Thursday morning we headed out to the Sam Houston Memorial Museum in Huntsville. We had one stop that we wanted to make before we got there. We wanted to see the huge Sam Houston statue which is alongside I-45 south of Huntsville. While you can see it from the highway, you are not allowed to stop anywhere along the roadside so.....take the exit and head to the Visitor's Center. You will find a nice little center with information on the statue. There is also a gift shop, restrooms, and a nice little parklike area behind the center. You just follow the pathway and.......
you come out right by the gigantic statue of Sam Houston.
This is looking out at the highway.
You have to back up quite a bit to get the whole statue into your camera sites....did I mention that it is big!!!
Our next stop was the Sam Houston Memorial Museum. Looks a little strange to see the printed version where the "u's" look like "v's".
Sam Houston was a very big figure in Texas history. But his life started back in Tennessee. When he was only about 10, he ran away and lived with the Indians several times. He opened a private school for a year which was successful. Then he enlisted in the military. He was badly injured in the war of 1812. Then he became an Indian agent before he decided to study law and pass the bar. He went on to become a Congressman and then Governor of Tennessee.
Houston married 18 year old Eliza Allen but she left him after a very short time. When pressed by an eager young reporter to tell what happened to the marriage, Sam asked the reporter if he could keep a secret. When the reporter said yes, Sam said "so can I" and neither he nor Eliza ever said why they parted. He resigned as Governor shortly after and headed west to live with the Indians again. He became a citizen of the Cherokee Nation and later married an Indian woman named Tiana Rogers. After a period of years, he divorced his Indian wife and left for Texas. Once there, he quickly became involved in the fight for Texas independence from Mexico. He was present for the first Texas Constitutional Convention at Washington-on-the-Brazos. He was named a Major General of the Army of the Republic of Texas and was in Gonzales on his way to San Antonio when he learned that the Alamo had fallen to Santa Ana. He began a retreat known as the "Runaway Scrape". He was strongly criticized for the zigzagging retreat but his real purpose was to train the troops. His 800 men attacked Santa Anna's 1400 men and won a great victory 20 minutes later in the Battle of San Jacinto. He became the President of the Republic of Texas. In 1840, he married Margaret Lea and was elected to a second term as president. When Texas became a state, he was one of the first senators. He eventually went on to become the Governor of Texas....the only man to have been governor of two different states. When Texas seceded from the Union during the Civil War, Houston resigned as Governor as he refused to take an oath of allegiance to the Confederacy. He died of pneumonia in 1863. This is a very interesting museum dedicated to a larger than life man. And then....there is also a village to explore on the grounds.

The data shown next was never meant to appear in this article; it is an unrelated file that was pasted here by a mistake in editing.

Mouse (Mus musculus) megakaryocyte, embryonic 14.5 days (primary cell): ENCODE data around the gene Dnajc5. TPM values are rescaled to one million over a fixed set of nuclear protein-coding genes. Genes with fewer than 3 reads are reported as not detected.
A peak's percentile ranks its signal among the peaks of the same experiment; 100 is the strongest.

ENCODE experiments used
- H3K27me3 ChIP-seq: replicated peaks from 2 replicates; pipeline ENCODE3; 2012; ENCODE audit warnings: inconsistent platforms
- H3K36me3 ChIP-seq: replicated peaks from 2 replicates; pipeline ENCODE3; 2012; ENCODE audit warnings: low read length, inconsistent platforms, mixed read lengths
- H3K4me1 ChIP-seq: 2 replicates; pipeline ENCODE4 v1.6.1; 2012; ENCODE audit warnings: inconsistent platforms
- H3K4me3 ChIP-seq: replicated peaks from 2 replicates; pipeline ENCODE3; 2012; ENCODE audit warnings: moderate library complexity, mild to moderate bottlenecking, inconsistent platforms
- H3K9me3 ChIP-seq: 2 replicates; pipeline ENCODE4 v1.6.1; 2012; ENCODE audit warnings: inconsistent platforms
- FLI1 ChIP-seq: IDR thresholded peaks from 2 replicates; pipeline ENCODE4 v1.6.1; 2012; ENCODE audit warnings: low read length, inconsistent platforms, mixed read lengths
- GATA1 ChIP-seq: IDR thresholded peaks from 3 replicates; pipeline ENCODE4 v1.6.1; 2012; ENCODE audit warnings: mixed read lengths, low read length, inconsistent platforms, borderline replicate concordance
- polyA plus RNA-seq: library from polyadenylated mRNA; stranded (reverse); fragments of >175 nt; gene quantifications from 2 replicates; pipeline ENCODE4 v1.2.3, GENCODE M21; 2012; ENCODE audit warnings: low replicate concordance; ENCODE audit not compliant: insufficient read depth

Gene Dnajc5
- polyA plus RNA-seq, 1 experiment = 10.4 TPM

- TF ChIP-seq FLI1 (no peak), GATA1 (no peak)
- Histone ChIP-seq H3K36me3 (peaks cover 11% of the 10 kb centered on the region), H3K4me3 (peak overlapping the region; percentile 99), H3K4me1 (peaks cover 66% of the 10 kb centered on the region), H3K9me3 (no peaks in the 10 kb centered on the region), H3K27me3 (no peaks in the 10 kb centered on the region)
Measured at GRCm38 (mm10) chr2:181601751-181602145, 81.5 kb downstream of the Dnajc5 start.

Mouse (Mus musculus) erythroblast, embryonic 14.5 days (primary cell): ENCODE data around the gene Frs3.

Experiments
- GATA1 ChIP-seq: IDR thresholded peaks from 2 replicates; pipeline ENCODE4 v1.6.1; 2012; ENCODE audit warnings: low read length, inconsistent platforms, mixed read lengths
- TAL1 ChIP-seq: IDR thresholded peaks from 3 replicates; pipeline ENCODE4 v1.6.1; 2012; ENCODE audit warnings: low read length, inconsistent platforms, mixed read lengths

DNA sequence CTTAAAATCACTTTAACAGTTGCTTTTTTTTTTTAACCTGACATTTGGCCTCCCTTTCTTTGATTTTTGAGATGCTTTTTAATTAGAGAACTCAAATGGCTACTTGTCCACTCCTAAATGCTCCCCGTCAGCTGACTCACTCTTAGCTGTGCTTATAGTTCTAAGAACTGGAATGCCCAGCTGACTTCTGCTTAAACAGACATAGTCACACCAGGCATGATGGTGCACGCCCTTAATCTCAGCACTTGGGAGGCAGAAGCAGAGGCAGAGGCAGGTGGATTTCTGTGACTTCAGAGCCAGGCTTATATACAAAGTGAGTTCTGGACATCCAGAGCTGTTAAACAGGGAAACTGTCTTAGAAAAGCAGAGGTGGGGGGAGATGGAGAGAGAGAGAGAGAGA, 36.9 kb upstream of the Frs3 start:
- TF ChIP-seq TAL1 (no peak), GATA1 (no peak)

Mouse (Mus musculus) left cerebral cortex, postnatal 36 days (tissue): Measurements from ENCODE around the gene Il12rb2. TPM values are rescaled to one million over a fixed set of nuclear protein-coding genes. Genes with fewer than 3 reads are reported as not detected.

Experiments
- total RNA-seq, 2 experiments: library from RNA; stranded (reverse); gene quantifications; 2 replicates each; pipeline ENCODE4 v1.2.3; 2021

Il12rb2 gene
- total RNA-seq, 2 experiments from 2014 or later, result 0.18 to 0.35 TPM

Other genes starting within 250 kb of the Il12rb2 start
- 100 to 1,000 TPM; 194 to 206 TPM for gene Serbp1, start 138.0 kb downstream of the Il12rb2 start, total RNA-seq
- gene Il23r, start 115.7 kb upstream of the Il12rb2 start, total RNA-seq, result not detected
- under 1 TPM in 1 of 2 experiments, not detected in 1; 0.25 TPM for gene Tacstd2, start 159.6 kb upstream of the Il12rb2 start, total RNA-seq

This house is known as the Steamboat House and is the house where Sam Houston died of pneumonia.
As we walked on through the grounds, we ran into some "watch geese" so we sent Vicki on ahead to see if it was safe.
She herded them off down the path and the rest of us continued on.
The last thing we saw was this interesting turtle. Check out that snout.
Our final stop of the day before heading back was at Carbonero Rotisserie Chicken, a Latin, Salvadorean, American restaurant. The food was delicious and nothing like the rotisserie chicken from the supermarket. Back to the park for more adventures.